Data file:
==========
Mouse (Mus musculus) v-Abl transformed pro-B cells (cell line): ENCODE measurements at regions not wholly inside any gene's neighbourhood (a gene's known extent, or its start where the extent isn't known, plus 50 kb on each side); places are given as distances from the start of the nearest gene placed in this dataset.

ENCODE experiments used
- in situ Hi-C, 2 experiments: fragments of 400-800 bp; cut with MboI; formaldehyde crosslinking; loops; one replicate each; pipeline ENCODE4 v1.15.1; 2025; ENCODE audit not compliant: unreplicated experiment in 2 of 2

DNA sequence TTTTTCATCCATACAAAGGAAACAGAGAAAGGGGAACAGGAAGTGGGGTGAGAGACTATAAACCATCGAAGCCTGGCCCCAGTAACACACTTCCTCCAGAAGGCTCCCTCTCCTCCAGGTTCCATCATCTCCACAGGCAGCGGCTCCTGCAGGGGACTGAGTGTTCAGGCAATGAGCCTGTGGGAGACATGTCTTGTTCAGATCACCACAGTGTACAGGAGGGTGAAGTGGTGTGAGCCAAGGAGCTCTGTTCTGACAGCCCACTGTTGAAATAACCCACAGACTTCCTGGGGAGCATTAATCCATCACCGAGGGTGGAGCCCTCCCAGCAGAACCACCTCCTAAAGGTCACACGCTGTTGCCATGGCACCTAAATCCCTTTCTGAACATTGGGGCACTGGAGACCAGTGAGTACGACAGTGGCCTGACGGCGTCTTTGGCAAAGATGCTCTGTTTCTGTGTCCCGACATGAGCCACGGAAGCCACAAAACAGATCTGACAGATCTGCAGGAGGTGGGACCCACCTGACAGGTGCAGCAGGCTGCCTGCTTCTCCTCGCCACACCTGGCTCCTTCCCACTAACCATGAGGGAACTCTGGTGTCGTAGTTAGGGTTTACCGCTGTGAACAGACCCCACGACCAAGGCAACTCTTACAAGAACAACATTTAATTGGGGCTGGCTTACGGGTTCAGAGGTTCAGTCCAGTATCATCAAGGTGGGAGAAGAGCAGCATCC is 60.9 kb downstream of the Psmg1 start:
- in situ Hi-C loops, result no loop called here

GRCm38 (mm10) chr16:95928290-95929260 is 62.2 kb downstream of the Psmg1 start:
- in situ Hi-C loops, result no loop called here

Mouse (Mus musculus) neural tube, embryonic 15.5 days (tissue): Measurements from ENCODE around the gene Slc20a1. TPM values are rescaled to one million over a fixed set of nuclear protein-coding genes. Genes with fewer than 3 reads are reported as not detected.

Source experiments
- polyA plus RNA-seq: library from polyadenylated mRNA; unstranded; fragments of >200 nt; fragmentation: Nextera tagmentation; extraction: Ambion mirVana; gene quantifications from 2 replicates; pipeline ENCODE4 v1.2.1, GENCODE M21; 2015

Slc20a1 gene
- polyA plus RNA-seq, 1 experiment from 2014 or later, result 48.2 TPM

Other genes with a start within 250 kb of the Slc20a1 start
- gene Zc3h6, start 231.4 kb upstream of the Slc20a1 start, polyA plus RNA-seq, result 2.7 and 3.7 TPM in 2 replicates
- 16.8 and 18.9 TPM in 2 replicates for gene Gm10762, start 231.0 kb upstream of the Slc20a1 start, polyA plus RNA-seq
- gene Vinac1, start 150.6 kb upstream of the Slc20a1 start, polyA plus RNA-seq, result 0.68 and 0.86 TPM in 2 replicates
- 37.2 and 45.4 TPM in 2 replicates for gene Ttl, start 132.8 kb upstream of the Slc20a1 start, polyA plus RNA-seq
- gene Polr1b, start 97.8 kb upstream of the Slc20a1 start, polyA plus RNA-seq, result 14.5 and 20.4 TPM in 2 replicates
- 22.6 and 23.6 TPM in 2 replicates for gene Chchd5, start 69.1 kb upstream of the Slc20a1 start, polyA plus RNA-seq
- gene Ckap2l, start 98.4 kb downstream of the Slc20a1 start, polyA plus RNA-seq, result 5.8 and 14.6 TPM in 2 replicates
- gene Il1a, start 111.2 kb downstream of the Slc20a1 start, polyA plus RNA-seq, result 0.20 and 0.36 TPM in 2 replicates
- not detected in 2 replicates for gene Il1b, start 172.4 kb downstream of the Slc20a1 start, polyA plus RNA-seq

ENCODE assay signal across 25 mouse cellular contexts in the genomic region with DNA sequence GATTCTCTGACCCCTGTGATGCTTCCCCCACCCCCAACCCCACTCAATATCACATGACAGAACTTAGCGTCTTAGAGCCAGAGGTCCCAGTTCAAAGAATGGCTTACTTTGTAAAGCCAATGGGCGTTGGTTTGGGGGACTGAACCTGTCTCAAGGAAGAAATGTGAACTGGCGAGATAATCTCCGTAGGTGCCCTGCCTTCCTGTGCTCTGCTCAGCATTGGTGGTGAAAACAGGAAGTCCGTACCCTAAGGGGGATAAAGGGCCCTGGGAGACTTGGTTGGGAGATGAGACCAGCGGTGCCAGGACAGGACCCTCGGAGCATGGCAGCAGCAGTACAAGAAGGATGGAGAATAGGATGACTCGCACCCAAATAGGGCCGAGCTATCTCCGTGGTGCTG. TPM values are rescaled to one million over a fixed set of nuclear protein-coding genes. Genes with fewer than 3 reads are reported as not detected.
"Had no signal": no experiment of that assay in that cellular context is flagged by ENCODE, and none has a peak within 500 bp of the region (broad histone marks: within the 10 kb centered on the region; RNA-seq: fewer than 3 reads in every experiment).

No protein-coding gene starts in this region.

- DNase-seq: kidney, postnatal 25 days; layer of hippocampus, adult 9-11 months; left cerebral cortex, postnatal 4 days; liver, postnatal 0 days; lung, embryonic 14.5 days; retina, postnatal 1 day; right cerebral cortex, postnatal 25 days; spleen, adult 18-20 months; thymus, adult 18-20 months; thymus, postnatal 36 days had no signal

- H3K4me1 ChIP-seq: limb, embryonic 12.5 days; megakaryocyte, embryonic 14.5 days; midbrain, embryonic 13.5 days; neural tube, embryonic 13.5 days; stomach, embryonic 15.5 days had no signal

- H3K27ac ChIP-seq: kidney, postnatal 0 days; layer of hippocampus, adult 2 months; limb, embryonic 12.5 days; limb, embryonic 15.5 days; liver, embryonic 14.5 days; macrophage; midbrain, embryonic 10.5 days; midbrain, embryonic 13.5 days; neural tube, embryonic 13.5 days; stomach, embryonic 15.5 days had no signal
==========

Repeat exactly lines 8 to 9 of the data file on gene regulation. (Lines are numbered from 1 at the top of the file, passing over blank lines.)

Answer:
Mouse (Mus musculus) neural tube, embryonic 15.5 days (tissue): Measurements from ENCODE around the gene Slc20a1. TPM values are rescaled to one million over a fixed set of nuclear protein-coding genes. Genes with fewer than 3 reads are reported as not detected.

Source experiments